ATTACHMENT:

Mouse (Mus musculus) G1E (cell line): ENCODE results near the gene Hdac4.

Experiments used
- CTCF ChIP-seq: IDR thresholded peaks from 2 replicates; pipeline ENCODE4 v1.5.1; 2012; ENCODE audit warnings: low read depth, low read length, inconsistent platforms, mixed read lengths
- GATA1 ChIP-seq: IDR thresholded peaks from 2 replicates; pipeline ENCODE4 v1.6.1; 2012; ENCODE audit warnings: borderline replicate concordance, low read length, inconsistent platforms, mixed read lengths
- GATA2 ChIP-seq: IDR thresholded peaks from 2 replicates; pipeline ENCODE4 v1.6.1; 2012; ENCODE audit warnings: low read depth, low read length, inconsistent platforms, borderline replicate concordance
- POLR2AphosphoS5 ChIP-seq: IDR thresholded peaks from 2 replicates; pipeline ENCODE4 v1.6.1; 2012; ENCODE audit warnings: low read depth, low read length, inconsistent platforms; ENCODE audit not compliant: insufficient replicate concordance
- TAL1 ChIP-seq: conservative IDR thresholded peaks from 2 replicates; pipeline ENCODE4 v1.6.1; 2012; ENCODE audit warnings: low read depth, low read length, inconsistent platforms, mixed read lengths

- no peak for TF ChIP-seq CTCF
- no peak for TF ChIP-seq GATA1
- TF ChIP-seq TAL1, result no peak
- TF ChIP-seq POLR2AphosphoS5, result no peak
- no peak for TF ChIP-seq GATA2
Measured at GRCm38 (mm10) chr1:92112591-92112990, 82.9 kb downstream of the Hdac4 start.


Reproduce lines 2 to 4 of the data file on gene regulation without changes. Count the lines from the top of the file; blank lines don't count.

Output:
Experiments used
- CTCF ChIP-seq: IDR thresholded peaks from 2 replicates; pipeline ENCODE4 v1.5.1; 2012; ENCODE audit warnings: low read depth, low read length, inconsistent platforms, mixed read lengths
- GATA1 ChIP-seq: IDR thresholded peaks from 2 replicates; pipeline ENCODE4 v1.6.1; 2012; ENCODE audit warnings: borderline replicate concordance, low read length, inconsistent platforms, mixed read lengths